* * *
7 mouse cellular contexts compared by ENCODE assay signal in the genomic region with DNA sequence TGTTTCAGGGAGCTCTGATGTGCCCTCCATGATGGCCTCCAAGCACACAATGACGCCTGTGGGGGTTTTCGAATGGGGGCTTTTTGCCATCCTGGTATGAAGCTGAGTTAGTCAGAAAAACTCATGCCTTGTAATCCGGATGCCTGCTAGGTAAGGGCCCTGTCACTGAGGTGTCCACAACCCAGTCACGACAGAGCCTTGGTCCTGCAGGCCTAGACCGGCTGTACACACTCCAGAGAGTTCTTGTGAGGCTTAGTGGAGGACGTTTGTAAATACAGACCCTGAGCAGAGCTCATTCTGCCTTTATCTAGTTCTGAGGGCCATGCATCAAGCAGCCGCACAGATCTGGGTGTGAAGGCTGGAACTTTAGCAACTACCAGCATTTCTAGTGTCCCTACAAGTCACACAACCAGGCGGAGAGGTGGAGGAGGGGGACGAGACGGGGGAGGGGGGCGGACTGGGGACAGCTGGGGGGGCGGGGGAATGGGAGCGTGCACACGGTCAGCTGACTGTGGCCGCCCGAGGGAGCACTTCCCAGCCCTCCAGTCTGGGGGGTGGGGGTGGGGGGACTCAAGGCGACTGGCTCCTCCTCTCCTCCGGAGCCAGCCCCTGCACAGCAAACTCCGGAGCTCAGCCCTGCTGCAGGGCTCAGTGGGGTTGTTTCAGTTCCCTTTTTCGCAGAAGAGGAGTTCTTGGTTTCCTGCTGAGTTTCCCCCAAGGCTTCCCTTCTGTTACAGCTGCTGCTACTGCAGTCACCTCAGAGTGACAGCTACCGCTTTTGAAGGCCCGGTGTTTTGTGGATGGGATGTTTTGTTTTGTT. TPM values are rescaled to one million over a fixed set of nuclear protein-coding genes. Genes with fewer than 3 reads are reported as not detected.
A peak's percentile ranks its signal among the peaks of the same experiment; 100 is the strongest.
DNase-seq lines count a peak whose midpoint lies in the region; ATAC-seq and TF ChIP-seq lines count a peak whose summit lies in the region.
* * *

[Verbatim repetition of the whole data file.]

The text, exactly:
7 mouse cellular contexts compared by ENCODE assay signal in the genomic region with DNA sequence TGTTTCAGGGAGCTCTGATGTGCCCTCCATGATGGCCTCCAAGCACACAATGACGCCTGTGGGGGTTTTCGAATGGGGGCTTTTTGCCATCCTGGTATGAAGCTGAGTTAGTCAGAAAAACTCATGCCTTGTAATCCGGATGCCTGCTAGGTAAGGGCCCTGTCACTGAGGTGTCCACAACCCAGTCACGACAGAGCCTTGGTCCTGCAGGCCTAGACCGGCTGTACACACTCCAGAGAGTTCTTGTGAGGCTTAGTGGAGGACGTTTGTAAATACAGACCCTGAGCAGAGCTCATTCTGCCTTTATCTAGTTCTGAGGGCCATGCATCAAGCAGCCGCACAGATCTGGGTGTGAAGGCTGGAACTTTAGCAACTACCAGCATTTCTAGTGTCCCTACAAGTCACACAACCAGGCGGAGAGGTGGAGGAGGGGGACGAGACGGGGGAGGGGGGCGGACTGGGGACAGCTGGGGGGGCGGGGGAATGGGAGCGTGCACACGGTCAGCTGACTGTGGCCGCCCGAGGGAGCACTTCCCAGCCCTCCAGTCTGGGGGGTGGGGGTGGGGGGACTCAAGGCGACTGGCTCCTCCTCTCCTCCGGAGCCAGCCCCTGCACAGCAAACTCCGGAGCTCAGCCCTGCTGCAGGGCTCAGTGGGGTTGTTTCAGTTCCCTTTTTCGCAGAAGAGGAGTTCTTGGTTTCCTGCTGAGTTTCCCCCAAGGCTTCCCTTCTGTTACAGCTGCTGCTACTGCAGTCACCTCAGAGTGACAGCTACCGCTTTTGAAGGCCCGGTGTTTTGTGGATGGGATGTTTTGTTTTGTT. TPM values are rescaled to one million over a fixed set of nuclear protein-coding genes. Genes with fewer than 3 reads are reported as not detected.
A peak's percentile ranks its signal among the peaks of the same experiment; 100 is the strongest.
DNase-seq lines count a peak whose midpoint lies in the region; ATAC-seq and TF ChIP-seq lines count a peak whose summit lies in the region.